Other land purchased by the city includes about 19 acres near the former Rookery that they hope to keep as green and open space. The land is not far from river access and the city is hoping to put in soccer fields, baseball fields or other outdoor recreation options, Bluhm explained. Although it may not appear that this type of space is part of economic development, Bluhm explained that it does provide for better living. She also is involved in the Waterways Infrastructure and Investment Network created when a national press organization reported that the Mispillion River watershed was a multi-million dollar opportunity.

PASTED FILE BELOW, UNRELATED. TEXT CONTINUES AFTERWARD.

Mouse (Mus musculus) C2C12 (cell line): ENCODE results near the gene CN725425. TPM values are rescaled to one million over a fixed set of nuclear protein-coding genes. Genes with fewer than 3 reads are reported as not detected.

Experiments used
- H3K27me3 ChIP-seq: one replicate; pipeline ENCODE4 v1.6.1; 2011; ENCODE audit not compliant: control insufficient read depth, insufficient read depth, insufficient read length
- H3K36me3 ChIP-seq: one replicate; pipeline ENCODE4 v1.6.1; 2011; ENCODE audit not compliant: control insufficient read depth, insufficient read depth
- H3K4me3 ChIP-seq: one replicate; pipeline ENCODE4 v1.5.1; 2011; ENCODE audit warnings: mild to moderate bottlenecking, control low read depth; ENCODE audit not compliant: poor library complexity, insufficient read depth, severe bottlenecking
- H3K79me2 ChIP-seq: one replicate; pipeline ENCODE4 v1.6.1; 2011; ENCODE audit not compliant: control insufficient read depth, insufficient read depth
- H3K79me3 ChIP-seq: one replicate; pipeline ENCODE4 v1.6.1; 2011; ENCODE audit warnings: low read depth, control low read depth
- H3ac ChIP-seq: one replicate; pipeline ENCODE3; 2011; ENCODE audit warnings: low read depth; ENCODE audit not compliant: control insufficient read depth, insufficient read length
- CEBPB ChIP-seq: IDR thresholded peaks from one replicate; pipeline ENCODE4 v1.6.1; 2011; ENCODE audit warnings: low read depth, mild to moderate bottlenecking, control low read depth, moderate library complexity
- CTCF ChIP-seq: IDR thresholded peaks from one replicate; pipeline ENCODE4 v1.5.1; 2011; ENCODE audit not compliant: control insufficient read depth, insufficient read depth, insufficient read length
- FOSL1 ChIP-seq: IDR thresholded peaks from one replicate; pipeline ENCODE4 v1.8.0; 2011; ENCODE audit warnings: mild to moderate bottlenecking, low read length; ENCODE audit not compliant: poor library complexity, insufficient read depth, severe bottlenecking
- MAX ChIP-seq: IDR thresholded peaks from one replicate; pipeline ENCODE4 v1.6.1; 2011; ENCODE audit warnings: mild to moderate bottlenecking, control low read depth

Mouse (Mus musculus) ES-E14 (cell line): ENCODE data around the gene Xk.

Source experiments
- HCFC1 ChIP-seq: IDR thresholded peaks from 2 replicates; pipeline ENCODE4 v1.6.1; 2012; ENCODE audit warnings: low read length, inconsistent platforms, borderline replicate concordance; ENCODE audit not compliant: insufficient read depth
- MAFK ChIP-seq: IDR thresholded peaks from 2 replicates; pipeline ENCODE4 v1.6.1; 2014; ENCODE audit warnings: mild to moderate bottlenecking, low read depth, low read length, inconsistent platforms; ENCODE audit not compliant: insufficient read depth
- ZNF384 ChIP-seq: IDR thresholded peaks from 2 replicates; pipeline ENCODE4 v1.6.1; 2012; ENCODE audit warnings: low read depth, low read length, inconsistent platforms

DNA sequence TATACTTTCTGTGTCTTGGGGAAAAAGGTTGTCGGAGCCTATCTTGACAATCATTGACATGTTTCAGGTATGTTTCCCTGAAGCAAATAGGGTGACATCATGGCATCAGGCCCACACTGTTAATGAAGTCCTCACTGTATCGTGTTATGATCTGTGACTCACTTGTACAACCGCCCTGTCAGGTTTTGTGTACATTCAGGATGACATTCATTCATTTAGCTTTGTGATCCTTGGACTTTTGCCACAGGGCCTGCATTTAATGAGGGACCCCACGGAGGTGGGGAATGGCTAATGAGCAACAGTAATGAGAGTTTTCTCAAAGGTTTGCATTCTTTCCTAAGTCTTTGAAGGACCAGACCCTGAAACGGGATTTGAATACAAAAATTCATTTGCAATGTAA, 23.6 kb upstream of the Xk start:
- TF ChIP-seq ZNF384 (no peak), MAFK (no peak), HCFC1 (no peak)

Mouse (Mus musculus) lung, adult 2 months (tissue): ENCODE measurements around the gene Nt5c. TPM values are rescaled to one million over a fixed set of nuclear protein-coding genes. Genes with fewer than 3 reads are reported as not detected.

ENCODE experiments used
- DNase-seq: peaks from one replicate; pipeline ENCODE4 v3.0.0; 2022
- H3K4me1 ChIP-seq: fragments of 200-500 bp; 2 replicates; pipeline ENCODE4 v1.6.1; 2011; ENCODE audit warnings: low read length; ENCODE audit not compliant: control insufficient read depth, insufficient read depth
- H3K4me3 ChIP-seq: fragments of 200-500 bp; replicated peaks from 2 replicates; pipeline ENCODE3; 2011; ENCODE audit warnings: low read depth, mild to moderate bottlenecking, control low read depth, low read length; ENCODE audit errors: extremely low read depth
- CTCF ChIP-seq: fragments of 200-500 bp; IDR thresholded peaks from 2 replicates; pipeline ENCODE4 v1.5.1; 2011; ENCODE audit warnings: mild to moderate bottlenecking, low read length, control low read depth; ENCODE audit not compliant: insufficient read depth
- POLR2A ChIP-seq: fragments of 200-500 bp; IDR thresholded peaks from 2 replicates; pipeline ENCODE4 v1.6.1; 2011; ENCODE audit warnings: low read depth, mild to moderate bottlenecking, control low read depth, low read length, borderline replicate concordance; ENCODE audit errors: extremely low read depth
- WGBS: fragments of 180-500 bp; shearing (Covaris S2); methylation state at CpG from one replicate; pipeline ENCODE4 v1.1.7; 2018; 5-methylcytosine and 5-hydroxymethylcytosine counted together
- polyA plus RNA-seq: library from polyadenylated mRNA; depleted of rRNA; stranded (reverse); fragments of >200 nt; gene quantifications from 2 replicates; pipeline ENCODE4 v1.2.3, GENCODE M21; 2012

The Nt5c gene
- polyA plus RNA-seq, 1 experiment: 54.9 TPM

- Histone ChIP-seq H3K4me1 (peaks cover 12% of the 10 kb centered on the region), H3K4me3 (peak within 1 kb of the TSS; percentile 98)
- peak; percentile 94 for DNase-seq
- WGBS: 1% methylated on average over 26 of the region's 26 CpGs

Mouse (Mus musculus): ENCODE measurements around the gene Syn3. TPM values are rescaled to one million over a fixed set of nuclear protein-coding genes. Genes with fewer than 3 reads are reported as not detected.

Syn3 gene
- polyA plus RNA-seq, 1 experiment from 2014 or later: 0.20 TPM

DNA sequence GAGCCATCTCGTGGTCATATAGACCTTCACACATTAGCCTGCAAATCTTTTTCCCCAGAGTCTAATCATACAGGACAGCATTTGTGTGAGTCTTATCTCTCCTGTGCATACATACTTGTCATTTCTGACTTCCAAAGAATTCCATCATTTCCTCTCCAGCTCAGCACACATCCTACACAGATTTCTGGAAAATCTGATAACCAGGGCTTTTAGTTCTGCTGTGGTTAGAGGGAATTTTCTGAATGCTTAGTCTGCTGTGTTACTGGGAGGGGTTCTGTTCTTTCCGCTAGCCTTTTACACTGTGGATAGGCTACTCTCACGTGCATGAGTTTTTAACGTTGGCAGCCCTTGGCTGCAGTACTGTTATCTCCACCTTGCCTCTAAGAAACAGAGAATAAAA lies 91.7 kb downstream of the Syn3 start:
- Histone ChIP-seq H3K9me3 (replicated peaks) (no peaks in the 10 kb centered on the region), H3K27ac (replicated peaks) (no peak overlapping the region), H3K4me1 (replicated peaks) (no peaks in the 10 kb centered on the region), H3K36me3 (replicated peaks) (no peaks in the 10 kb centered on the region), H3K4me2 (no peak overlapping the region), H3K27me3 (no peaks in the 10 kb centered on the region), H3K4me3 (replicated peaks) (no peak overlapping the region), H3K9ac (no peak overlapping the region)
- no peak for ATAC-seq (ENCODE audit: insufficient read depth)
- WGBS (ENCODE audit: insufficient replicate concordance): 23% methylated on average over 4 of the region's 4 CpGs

“This network looks at how we can preserve the area, but also have economic development,” Bluhm said. “We look at what it would look like if we have businesses that offer boat rides or whatever might be and includes everything from Milford to Slaughter Beach. I think this is a great resource out there.”

The Milford Wellness Village, located in the former Milford Memorial Hospital vacated when Bayhealth moved to their Sussex Campus, is another great addition to Milford, Bluhm stated. She suggested that anyone who had not been to the Milford Wellness Village should do so.